COUNT Function in MySQL

COUNT Function in MySQL with Examples

In this article, I am going to discuss the COUNT Function in MySQL with Examples. Please read our previous article where we discussed Constraints in MySQL with Examples.

Functions in MySQL

There are many pre-defined functions in SQL to perform various actions on data rows. Some functions work only on numeric values while some function works on numeric as well as string values. There are mainly 2 types of functions in SQL, Aggregate Functions and Scalar Functions.

  1. Aggregate Functions only work on a group of rows to return a single aggregate result value. The Example of Aggregate Functions are: COUNT(), MIN(), MAX(), SUM(), ANG(), etc.
  2. Scalar Functions work on single input value to return single result value. The Example of Scalar Functions are: LEN(), ROUND(), SUBSTRING(), CASE(), NOW(), etc.
MySQL COUNT() Function:

The COUNT function is used to count the data rows returned in the result set. MySQL COUNT function counts distinct or all values in data rows returned in a result set. The COUNT function does not count NULL values.

Syntax:
SELECT COUNT(*) AS total_rows FROM tablename;
SELECT COUNT (DISTINCT columnname) AS total_rows FROM tablename;

Example to Understand MySQL Count Function

We are going to use the following Employee and Projects table to understand the MySQL Count function with Examples.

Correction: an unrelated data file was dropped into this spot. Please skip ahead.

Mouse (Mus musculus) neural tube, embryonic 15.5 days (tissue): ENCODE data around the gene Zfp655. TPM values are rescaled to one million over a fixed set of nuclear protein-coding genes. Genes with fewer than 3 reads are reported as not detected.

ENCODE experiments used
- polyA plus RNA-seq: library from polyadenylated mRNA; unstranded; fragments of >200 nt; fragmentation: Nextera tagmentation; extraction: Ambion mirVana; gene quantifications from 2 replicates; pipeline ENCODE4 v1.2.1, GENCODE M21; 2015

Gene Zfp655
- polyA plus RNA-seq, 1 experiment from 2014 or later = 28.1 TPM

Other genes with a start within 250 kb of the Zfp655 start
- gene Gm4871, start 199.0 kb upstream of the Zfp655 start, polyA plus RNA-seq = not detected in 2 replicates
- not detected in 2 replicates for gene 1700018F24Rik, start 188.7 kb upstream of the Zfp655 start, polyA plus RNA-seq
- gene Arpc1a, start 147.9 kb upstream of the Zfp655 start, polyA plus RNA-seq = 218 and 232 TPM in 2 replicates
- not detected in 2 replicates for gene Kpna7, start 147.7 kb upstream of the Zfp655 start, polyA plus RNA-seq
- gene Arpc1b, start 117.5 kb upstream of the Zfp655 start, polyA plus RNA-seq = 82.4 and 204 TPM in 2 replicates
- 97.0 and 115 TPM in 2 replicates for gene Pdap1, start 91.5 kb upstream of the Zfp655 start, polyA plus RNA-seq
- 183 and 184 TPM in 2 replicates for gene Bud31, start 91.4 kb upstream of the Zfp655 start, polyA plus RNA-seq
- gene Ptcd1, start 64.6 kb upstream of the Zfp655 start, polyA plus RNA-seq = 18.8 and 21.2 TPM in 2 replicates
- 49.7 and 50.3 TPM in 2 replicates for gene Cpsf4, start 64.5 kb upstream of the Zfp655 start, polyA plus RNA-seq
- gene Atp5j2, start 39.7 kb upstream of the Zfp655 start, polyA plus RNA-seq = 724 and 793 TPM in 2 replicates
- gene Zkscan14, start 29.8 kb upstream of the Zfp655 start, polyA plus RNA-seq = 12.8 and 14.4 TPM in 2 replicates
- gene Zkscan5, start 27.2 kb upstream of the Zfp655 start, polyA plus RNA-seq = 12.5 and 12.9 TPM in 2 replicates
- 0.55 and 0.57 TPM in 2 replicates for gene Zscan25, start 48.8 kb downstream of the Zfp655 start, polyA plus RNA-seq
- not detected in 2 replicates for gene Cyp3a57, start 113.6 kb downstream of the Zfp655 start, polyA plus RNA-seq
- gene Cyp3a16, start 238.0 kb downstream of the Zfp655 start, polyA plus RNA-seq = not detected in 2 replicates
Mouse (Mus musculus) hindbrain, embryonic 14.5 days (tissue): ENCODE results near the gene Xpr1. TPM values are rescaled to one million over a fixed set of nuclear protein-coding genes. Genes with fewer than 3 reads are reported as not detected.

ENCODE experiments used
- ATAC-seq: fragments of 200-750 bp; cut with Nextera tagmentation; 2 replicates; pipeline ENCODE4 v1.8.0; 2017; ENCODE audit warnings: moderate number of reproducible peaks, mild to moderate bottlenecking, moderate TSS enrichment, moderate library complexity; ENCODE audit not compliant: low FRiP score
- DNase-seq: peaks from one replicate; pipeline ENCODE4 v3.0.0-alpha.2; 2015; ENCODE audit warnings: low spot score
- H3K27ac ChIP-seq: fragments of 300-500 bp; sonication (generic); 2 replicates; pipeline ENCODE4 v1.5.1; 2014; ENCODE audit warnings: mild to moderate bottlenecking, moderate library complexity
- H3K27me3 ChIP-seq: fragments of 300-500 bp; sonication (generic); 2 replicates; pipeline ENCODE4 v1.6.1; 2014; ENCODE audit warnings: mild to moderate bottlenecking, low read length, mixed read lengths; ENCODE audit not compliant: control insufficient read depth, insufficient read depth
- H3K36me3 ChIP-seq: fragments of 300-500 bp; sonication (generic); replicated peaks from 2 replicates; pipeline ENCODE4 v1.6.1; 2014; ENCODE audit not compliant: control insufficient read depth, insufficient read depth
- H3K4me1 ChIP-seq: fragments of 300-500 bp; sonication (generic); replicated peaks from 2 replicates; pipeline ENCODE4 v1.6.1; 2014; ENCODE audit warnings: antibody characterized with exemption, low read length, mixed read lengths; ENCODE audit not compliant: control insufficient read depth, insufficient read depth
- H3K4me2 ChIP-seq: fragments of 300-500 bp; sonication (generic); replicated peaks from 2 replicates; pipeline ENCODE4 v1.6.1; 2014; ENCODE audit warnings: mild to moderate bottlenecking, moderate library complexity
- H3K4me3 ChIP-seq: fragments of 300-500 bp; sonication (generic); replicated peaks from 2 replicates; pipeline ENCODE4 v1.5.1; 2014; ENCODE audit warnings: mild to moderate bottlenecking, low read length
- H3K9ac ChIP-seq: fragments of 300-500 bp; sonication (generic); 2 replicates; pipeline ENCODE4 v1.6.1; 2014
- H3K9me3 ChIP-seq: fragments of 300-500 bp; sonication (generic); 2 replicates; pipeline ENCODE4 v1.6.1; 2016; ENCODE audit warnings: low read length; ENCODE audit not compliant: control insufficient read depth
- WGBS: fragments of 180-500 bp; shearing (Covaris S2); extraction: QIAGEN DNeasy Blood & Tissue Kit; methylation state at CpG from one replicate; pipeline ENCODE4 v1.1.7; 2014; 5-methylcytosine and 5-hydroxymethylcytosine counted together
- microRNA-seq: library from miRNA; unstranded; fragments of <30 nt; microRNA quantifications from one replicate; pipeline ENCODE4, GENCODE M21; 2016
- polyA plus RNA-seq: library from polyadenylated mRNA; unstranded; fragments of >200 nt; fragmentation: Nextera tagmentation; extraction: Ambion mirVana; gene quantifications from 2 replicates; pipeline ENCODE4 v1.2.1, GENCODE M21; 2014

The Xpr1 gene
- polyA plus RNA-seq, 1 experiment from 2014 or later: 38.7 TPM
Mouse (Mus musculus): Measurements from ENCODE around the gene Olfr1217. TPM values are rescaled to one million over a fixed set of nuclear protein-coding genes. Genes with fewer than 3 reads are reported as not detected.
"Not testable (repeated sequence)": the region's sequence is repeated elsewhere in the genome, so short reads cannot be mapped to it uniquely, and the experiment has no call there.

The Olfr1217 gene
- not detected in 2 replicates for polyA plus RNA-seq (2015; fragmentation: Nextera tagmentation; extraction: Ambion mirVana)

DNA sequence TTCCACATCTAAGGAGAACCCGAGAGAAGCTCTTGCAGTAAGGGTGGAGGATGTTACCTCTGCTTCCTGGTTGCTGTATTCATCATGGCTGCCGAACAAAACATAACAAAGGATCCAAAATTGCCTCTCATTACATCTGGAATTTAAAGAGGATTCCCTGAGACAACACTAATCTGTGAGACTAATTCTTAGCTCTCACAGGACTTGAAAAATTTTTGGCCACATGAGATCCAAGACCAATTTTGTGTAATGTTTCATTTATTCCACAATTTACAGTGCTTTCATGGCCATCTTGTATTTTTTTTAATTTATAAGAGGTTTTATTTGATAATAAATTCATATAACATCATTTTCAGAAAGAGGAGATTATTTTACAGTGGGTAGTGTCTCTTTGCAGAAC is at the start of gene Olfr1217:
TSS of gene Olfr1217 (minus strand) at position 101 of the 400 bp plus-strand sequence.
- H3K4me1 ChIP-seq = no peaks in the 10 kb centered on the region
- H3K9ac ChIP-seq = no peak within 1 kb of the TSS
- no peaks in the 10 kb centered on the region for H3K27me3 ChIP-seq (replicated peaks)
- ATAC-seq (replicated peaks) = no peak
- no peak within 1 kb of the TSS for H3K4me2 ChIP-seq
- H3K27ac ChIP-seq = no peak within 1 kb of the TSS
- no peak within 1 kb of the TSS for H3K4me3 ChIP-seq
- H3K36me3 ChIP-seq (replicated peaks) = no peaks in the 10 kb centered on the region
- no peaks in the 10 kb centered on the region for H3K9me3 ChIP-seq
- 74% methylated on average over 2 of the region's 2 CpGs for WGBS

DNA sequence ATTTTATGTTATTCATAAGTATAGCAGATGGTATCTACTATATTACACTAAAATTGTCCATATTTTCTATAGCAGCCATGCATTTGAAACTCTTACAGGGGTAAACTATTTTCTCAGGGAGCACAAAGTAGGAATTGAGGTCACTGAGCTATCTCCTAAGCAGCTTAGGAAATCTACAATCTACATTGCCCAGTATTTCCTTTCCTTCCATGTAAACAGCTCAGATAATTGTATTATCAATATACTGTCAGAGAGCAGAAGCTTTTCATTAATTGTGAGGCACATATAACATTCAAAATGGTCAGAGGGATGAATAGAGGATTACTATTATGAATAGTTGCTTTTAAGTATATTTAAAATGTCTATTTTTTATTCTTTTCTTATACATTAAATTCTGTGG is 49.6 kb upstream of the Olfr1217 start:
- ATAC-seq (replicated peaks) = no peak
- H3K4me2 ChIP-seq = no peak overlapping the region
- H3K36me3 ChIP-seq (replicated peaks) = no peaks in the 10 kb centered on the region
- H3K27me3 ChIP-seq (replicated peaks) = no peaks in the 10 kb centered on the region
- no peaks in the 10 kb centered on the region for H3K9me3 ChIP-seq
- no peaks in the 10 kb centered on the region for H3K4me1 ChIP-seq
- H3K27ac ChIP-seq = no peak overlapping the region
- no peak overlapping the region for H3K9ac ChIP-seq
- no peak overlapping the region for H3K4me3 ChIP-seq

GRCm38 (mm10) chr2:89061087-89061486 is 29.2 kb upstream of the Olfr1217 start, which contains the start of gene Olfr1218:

Example to Understand MySQL Count Function

Please use the following SQL Script to create and populate the Employee and Projects table with the required sample data.

CREATE DATABASE Company;
USE Company;

CREATE TABLE Employee (
  Id INT PRIMARY KEY,
  Name VARCHAR(45) NOT NULL,
  Department VARCHAR(45) NOT NULL,
  Salary FLOAT NOT NULL,
  Gender VARCHAR(45) NOT NULL,
  Age INT NOT NULL,
  City VARCHAR(45) NOT NULL
);

INSERT INTO Employee VALUES (1001, 'John Doe', 'IT', 35000, 'Male', 25, 'London');
INSERT INTO Employee VALUES (1002, 'Mary Smith', 'HR', 45000, 'Female', 27, 'London');
INSERT INTO Employee VALUES (1003, 'James Brown', 'Finance', 50000, 'Male', 28, 'London');
INSERT INTO Employee VALUES (1004, 'Mike Walker', 'Finance', 50000, 'Male', 28, 'London');
INSERT INTO Employee VALUES (1005, 'Linda Jones', 'HR', 75000, 'Female', 26, 'London');
INSERT INTO Employee VALUES (1006, 'Anurag Mohanty', 'IT', 35000, 'Male', 25, 'Mumbai');
INSERT INTO Employee VALUES (1007, 'Priyanla Dewangan', 'HR', 45000, 'Female', 27, 'Mumbai');
INSERT INTO Employee VALUES (1008, 'Sambit Mohanty', 'IT', 50000, 'Male', 28, 'Mumbai');
INSERT INTO Employee VALUES (1009, 'Pranaya Kumar', 'IT', 50000, 'Male', 28, 'Mumbai');